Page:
Last week I had the privilege of serving as one of two representatives from the Wisconsin Technical College System to participate in the Wisconsin Apprenticeship Summit. This conference was sponsored by the Wisconsin Department of Workforce Development and the Johnson Foundation at Wingspread in Racine. About 40 industry executives, workforce and education leaders, and apprenticeship policy makers gathered for three days to review, discuss, and make recommendations for the future of Wisconsin’s 104-year-old apprenticeship system.
The Governor kicked off this summit along with Roger Dower, president of the Johnson Foundation at Wingspread; Reggie Newson, secretary of the WI Department of Workforce Development; John Ladd, administrator in the Office of Apprenticeship at the US Department of Labor; and Karen Morgan, director of the Bureau of Apprenticeship Standards for the WI DWD. The summit focused on the key issue of ensuring that Wisconsin has the skilled workforce it needs, with an emphasis on how apprenticeship serves as one of the key solutions for building this pipeline of future workers.
A few weeks ago President Barack Obama unveiled an ambitious proposal to make two years of community college free and universal. It’s referred to as “America’s College Promise” that, as of today, holds only sketchy details other than the fact that the Federal Government would provide about three-quarters of the funding and the expectation that participating states would cover the cost of the remaining one-quarter. Starting just with the required state match, it appears there would be many strings attached to this program—for states, for educational institutions, and for students.
It is outstanding, however, that our top elected officials at both the state and national level truly understand the opportunities and promise that community and technical colleges hold, both for people and for our growing and changing economy. But given the political dynamics of Washington, I think this proposal (although an incredible opportunity for this country) is a long shot, and it’s frankly even a longer shot that Wisconsin would voluntarily participate in a match program given our own politics and financial condition. Continue reading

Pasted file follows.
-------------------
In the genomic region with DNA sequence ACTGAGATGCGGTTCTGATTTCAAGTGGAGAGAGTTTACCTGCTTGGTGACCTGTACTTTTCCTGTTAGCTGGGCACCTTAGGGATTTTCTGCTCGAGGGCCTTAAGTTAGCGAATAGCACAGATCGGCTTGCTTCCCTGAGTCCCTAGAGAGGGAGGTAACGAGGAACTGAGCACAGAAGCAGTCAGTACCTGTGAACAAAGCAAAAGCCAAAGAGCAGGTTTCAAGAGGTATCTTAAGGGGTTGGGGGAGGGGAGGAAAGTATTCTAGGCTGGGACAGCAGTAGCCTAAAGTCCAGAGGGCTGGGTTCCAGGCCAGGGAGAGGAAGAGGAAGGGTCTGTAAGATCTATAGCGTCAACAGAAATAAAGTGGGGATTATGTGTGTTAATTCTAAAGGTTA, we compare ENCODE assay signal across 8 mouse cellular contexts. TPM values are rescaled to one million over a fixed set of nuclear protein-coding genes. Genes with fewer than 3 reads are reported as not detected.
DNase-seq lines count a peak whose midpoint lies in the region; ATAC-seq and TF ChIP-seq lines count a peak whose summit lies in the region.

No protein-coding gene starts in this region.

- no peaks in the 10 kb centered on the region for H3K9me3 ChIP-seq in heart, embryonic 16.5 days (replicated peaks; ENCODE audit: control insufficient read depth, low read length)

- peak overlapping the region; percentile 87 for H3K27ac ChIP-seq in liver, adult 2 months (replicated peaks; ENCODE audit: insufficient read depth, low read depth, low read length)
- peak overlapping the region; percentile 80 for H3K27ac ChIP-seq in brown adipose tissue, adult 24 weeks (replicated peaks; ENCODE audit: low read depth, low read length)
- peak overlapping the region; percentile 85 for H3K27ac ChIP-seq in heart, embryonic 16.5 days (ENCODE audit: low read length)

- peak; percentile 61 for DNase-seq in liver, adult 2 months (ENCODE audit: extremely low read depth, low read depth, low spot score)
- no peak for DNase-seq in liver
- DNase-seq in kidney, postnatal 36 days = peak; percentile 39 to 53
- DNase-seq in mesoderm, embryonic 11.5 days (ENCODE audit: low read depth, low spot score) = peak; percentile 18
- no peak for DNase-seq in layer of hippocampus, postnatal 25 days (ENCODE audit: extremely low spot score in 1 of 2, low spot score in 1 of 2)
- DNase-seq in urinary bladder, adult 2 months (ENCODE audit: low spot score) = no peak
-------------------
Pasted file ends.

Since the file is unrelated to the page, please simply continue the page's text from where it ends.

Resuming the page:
As 2014 comes to a close, I look back on the many wonderful events and accomplishments of so many over the course of the year. Time goes by so very quickly, and before we know it an entire semester is over or we’re approaching the next major holiday.
The holiday season is also a pretty incredible time here at the college as so many of our staff and students engage in fundraisers, food collections, Adopt-a-Family, and other major activities to support needy individuals and families here in the region. I’d like to share just one of these remarkable efforts with you in this post. Continue reading
I’m sure you know who Mike Rowe is…the guy with the incredible voice, the guy who has hosted the TV show “Dirty Jobs” for many years. What you may not know is that Mike Rowe has been a tireless advocate of technical education, the trades, and the occupations that keep this country making and moving. He clearly understands the fact that there are great jobs and great careers available for individuals with technical skills and simply not enough people to fill them. This is commonly referred to as the “skills gap” in America. I’ve attached a short video clip here that provides a snapshot of his advocacy.
Mike Rowe scholarship recipient Jonathan Block